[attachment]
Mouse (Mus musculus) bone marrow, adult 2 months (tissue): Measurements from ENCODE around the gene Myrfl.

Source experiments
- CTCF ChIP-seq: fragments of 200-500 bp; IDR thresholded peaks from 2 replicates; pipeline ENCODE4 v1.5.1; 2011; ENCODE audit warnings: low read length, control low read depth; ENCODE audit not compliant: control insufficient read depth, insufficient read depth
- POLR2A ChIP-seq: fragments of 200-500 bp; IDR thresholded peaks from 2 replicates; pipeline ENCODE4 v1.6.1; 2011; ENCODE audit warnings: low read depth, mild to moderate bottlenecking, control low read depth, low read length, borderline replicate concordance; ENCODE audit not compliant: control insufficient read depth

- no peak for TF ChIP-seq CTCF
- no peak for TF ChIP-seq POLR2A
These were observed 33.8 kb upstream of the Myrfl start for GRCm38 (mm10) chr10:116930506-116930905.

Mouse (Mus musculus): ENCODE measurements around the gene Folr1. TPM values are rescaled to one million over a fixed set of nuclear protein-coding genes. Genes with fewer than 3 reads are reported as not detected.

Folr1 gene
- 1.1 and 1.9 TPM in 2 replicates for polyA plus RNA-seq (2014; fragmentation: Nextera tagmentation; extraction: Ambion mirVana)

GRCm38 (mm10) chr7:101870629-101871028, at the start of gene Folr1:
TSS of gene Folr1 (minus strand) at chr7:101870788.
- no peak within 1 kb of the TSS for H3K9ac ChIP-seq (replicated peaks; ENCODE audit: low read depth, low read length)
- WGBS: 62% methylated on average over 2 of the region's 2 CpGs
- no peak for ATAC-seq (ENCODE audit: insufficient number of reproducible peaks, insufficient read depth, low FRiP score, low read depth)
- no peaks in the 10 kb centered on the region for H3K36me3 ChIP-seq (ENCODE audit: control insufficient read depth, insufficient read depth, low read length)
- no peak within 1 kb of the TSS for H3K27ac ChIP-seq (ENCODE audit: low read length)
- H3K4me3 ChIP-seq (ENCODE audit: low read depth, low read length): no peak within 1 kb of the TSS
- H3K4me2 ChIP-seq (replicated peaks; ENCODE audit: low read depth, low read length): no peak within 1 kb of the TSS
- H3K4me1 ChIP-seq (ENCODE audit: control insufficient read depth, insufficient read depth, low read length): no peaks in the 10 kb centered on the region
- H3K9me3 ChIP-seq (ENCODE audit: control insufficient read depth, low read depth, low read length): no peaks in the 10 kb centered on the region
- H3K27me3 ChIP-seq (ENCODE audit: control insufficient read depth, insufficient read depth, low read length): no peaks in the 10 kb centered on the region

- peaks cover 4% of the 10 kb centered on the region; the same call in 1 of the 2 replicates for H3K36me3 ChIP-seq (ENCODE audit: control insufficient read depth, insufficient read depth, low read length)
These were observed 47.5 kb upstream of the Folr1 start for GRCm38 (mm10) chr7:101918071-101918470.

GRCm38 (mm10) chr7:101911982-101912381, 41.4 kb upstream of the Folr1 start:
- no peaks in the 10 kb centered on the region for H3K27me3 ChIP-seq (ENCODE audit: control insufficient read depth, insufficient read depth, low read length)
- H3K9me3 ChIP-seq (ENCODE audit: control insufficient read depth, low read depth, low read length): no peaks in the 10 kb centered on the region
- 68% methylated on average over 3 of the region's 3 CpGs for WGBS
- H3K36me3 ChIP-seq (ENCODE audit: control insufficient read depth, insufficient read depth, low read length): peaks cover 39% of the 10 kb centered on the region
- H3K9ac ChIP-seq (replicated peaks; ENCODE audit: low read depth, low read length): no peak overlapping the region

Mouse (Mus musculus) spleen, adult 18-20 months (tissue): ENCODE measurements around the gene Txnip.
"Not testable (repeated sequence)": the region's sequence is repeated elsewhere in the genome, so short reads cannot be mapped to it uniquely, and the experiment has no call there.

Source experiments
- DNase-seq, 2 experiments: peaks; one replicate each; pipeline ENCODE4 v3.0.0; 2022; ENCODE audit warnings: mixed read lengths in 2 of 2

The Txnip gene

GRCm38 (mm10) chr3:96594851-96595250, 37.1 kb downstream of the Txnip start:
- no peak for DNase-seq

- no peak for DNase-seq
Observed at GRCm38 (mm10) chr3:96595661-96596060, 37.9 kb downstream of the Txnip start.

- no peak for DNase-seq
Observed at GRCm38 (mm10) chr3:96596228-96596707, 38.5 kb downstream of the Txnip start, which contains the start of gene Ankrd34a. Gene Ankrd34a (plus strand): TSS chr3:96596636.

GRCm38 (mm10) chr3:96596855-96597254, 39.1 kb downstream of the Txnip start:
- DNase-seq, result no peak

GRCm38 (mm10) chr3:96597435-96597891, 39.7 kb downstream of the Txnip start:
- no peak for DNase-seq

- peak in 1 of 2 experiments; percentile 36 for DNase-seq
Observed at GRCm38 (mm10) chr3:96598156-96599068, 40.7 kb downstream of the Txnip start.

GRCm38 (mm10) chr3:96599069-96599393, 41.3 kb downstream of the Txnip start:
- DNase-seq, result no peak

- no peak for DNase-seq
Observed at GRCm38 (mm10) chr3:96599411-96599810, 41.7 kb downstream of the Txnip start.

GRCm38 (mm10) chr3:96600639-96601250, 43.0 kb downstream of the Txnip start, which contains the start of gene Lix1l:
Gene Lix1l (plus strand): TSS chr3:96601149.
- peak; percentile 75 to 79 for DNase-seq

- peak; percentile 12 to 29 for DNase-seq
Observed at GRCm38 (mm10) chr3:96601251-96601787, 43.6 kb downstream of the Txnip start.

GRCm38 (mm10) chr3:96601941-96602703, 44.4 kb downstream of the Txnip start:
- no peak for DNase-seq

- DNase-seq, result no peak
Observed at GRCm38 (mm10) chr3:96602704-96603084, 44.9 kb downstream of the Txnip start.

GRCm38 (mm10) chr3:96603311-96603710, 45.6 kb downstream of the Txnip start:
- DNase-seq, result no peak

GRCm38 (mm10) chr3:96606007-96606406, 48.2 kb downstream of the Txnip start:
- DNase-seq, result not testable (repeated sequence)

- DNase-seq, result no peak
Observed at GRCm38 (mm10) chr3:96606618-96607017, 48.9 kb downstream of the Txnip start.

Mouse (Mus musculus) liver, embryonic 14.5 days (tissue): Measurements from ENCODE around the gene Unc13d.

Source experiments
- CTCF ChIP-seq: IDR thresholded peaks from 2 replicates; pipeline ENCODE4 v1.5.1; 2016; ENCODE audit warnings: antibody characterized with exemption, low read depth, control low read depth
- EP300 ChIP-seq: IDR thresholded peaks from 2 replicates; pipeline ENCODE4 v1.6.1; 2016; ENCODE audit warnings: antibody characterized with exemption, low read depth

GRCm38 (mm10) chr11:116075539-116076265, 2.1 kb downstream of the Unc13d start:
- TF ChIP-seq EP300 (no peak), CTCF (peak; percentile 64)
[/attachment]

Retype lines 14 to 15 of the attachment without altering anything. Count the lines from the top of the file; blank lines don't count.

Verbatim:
- WGBS: 62% methylated on average over 2 of the region's 2 CpGs
- no peak for ATAC-seq (ENCODE audit: insufficient number of reproducible peaks, insufficient read depth, low FRiP score, low read depth)